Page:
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Stupid Gurus - Page 27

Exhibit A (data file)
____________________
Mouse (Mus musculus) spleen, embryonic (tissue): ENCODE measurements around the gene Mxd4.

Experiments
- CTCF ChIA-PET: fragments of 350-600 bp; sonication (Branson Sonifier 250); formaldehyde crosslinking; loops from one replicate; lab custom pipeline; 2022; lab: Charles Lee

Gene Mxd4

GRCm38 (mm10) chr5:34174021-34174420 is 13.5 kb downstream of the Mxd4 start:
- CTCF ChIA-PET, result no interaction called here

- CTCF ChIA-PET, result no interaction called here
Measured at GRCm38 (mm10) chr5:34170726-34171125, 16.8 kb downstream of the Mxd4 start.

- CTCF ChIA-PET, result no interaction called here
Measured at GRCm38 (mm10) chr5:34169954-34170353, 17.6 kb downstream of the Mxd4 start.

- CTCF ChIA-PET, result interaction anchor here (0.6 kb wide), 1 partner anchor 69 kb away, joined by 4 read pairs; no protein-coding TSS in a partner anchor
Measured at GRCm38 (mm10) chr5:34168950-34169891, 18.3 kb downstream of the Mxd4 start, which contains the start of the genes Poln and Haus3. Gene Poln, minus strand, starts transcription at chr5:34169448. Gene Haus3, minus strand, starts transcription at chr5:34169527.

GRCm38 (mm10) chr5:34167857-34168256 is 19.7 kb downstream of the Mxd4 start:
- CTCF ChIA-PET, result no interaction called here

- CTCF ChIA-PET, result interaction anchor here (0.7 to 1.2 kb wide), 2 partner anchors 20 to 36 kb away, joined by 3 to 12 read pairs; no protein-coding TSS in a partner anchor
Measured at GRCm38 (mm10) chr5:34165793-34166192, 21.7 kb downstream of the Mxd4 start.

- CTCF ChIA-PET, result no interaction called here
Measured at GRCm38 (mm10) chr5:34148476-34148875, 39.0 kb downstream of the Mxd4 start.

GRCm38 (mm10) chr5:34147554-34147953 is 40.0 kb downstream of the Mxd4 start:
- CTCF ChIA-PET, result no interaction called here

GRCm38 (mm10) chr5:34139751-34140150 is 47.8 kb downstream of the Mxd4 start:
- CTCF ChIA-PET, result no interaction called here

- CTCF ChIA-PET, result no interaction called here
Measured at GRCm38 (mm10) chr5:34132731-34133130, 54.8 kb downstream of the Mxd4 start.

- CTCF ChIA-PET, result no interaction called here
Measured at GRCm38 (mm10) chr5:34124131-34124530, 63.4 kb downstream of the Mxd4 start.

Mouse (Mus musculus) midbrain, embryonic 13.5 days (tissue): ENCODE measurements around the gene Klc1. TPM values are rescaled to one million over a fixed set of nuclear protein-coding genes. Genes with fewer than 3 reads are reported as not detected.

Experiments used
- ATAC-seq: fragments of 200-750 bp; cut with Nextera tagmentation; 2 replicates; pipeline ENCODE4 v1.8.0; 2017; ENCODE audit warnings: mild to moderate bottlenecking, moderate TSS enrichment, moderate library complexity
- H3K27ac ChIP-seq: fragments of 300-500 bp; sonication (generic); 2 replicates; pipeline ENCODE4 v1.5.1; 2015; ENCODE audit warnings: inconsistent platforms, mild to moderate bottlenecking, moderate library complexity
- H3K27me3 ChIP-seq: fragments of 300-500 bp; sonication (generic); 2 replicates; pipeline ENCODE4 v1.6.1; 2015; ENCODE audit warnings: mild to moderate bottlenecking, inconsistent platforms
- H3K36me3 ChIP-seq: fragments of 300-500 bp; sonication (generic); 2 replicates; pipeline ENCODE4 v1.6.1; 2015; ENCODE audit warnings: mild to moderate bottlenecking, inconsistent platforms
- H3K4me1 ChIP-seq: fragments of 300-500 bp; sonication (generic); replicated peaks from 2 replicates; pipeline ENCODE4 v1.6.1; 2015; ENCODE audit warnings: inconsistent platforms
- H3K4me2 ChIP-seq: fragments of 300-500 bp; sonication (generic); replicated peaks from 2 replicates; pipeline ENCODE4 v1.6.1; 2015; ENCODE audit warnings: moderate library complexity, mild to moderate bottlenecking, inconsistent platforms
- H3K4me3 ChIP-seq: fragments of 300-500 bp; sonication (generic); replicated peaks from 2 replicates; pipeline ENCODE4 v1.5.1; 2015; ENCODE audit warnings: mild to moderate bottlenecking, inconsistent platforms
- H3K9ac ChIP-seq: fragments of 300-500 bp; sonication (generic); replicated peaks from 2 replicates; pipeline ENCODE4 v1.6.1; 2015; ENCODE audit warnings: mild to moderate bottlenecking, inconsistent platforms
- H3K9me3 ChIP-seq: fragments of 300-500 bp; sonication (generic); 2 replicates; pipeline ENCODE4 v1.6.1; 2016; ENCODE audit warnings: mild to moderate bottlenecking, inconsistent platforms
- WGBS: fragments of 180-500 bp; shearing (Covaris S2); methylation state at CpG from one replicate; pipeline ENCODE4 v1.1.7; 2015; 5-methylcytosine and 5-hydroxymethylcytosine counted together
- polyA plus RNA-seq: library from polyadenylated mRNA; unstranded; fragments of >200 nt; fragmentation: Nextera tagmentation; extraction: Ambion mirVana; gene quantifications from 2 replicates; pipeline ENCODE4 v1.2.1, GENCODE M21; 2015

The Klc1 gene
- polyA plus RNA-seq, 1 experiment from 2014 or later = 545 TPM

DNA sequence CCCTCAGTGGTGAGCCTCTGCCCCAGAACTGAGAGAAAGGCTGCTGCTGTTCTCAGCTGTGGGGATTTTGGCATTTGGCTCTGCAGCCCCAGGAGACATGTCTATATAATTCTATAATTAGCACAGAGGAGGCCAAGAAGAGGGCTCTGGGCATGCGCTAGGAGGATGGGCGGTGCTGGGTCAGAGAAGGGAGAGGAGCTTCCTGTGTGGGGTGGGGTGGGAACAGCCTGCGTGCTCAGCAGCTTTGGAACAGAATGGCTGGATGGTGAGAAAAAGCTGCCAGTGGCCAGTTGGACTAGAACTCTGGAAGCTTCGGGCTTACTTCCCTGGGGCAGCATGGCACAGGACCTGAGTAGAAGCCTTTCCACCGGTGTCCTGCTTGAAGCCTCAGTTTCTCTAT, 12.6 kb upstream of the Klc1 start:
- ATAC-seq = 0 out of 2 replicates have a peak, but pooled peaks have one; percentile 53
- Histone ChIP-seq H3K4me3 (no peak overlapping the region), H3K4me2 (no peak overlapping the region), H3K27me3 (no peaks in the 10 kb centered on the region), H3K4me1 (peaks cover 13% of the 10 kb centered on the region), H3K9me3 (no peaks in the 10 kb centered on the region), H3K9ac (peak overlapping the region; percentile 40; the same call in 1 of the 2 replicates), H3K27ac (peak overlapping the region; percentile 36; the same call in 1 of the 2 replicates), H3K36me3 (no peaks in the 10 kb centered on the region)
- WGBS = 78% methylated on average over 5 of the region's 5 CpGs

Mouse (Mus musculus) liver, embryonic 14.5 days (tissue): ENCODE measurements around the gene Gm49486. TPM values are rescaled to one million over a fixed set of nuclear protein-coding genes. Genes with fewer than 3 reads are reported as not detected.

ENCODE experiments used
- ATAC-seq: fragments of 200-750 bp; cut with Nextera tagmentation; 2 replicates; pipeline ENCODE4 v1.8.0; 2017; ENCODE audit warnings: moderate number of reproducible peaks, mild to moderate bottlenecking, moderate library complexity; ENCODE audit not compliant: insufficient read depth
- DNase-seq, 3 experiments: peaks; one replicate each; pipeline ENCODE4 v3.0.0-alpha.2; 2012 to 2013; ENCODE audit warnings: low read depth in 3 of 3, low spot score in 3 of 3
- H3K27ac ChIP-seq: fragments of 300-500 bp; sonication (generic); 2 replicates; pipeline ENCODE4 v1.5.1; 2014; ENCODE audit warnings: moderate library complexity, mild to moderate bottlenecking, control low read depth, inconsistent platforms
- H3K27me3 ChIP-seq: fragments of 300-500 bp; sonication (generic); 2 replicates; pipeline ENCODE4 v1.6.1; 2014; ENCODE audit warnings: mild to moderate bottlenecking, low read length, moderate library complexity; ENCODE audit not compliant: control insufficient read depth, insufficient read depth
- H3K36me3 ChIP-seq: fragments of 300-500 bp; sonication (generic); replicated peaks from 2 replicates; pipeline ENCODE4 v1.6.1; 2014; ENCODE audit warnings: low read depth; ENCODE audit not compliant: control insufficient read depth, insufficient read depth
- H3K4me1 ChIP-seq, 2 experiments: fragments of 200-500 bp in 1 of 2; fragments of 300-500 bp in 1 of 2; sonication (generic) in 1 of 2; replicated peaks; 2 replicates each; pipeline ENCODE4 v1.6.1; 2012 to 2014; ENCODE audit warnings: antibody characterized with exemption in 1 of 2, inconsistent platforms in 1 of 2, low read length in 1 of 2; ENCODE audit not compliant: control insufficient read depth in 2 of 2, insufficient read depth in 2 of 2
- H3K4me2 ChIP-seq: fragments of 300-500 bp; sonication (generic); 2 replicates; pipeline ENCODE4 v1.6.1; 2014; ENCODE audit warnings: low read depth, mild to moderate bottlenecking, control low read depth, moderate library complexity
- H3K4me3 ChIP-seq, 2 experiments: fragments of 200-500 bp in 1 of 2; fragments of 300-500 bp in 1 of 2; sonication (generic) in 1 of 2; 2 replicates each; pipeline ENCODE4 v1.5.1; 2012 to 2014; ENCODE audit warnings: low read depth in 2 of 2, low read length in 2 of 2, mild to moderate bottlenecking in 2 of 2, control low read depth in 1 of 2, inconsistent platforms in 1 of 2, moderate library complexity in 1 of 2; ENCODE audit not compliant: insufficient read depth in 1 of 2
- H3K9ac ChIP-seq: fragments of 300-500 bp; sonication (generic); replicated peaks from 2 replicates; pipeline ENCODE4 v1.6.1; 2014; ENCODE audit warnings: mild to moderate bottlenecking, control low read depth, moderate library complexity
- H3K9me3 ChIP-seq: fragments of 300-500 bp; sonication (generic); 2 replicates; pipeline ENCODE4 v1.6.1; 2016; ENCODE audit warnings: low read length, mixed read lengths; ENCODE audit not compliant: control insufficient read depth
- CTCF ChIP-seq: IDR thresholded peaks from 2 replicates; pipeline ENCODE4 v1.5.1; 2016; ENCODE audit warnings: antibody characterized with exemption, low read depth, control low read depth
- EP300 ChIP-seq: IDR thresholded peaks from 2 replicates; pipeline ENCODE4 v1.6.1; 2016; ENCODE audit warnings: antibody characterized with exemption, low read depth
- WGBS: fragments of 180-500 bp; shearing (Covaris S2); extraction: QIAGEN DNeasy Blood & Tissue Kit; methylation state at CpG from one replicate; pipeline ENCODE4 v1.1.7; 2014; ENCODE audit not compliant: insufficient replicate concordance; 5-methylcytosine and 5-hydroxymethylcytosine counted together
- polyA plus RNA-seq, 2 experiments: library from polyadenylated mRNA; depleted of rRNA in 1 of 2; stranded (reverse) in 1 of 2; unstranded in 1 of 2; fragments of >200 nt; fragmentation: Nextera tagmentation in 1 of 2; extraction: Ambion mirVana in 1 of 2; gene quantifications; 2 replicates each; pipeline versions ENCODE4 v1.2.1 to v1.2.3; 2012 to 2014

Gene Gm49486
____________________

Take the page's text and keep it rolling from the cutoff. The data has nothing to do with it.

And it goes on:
"meconnaissance," through stupid recognition) oneself on stage, as the other of one's desire. Stupid saints, "das Ding" in incarnations from William Burroughs to Charles Manson, loom up everywhere in the stupid underground. There is no culture without these relays, catapults, necessary points ("de capiton") of stupid transference. One might suppose that any spiritual leader worth his salt would devote himself to blowing this vapor away, revealing the empty spot where he stands, for the disciple, in place of an object that doesn't exist, awakening us to the emptiness of the real. For the guru, however, this is often the very order of the impossible; and it is also why I would argue, if you want to call it an argument, that the stupidest guru is better than the most enlightened master. I once attended a talk given by quite a prominent spiritual teacher who exhorted his audience not to see him as a guru, but to be their own gurus, and they all assented: yes master, I won't take you as a guru, I will be my own guru. One would have to be an enlightened being not to go mad from frustration and humiliation over a career spent in such futile gestures. Nor could it be otherwise: the thing will not be divested by asking us to divest it. Then will it be divested through critical means? Dean and Massumi propose such a critique of the body-without-images of Reagan or Bush, but in their work too criticism reverts to the illusion that reason itself might someday establish a secure distance from the Thing. The stupid underground, however, in one of its most characteristic gestures, abandons criticism and embraces the same body, plays the same game, relates to the stupid guru through an aggressively stupid affirmation. One might call it a parody of identification, but parody suggests its own sort of critical-ironic distance and thus is not a term precise enough for this procedure. The Church of the SubGenius, for instance, explicitly rejects the suggestion that what it does is a parody (of religion, commerce, art movements, the American family, etc.). It insists on its truth. It demands that we take it literally even as it elaborates the most exorbitant absurdity. Psychoanalysis might recognize in this insistent absurdity the functional truth of fantasy, the empty truth of the Thing; it is presented to us here as empty, but without offering any pretense of distance from it. Hence I wish to insert here two figures, two hollow-core gurus, two Things as Thing: Monty Cantsin and J.R. "Bob" Dobbs, the stupid gurus of "Neoism" and of the Church of the SubGenius.17

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